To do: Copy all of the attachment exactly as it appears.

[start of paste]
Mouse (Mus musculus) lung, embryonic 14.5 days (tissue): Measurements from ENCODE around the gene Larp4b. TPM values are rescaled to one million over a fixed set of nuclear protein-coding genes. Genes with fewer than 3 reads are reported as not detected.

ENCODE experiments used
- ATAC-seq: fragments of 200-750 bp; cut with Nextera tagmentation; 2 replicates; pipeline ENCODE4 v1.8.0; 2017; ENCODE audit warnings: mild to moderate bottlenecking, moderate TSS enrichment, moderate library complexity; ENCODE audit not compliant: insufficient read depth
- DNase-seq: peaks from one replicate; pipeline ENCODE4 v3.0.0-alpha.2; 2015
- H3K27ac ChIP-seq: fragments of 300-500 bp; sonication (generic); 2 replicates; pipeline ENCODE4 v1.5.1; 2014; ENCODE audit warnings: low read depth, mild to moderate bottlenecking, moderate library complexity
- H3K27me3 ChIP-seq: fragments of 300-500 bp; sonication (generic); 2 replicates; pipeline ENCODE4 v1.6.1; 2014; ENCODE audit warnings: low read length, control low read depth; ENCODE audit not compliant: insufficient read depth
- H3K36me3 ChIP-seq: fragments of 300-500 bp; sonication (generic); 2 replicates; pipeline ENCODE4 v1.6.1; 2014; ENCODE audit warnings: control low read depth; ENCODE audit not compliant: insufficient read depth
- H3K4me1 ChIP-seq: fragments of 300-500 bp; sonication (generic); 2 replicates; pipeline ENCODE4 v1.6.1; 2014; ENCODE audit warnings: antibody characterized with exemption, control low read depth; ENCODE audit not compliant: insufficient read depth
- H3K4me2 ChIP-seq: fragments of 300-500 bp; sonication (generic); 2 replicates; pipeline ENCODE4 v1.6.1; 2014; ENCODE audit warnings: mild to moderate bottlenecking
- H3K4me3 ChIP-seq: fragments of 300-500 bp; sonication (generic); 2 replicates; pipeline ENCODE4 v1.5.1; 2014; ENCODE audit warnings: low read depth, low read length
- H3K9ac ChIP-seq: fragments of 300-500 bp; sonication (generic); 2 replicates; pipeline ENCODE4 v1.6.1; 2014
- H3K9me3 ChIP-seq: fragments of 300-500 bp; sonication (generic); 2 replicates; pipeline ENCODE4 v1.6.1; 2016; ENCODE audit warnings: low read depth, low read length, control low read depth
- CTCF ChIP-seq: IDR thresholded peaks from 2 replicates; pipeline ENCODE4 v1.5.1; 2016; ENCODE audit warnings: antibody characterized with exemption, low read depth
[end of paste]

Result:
Mouse (Mus musculus) lung, embryonic 14.5 days (tissue): Measurements from ENCODE around the gene Larp4b. TPM values are rescaled to one million over a fixed set of nuclear protein-coding genes. Genes with fewer than 3 reads are reported as not detected.

ENCODE experiments used
- ATAC-seq: fragments of 200-750 bp; cut with Nextera tagmentation; 2 replicates; pipeline ENCODE4 v1.8.0; 2017; ENCODE audit warnings: mild to moderate bottlenecking, moderate TSS enrichment, moderate library complexity; ENCODE audit not compliant: insufficient read depth
- DNase-seq: peaks from one replicate; pipeline ENCODE4 v3.0.0-alpha.2; 2015
- H3K27ac ChIP-seq: fragments of 300-500 bp; sonication (generic); 2 replicates; pipeline ENCODE4 v1.5.1; 2014; ENCODE audit warnings: low read depth, mild to moderate bottlenecking, moderate library complexity
- H3K27me3 ChIP-seq: fragments of 300-500 bp; sonication (generic); 2 replicates; pipeline ENCODE4 v1.6.1; 2014; ENCODE audit warnings: low read length, control low read depth; ENCODE audit not compliant: insufficient read depth
- H3K36me3 ChIP-seq: fragments of 300-500 bp; sonication (generic); 2 replicates; pipeline ENCODE4 v1.6.1; 2014; ENCODE audit warnings: control low read depth; ENCODE audit not compliant: insufficient read depth
- H3K4me1 ChIP-seq: fragments of 300-500 bp; sonication (generic); 2 replicates; pipeline ENCODE4 v1.6.1; 2014; ENCODE audit warnings: antibody characterized with exemption, control low read depth; ENCODE audit not compliant: insufficient read depth
- H3K4me2 ChIP-seq: fragments of 300-500 bp; sonication (generic); 2 replicates; pipeline ENCODE4 v1.6.1; 2014; ENCODE audit warnings: mild to moderate bottlenecking
- H3K4me3 ChIP-seq: fragments of 300-500 bp; sonication (generic); 2 replicates; pipeline ENCODE4 v1.5.1; 2014; ENCODE audit warnings: low read depth, low read length
- H3K9ac ChIP-seq: fragments of 300-500 bp; sonication (generic); 2 replicates; pipeline ENCODE4 v1.6.1; 2014
- H3K9me3 ChIP-seq: fragments of 300-500 bp; sonication (generic); 2 replicates; pipeline ENCODE4 v1.6.1; 2016; ENCODE audit warnings: low read depth, low read length, control low read depth
- CTCF ChIP-seq: IDR thresholded peaks from 2 replicates; pipeline ENCODE4 v1.5.1; 2016; ENCODE audit warnings: antibody characterized with exemption, low read depth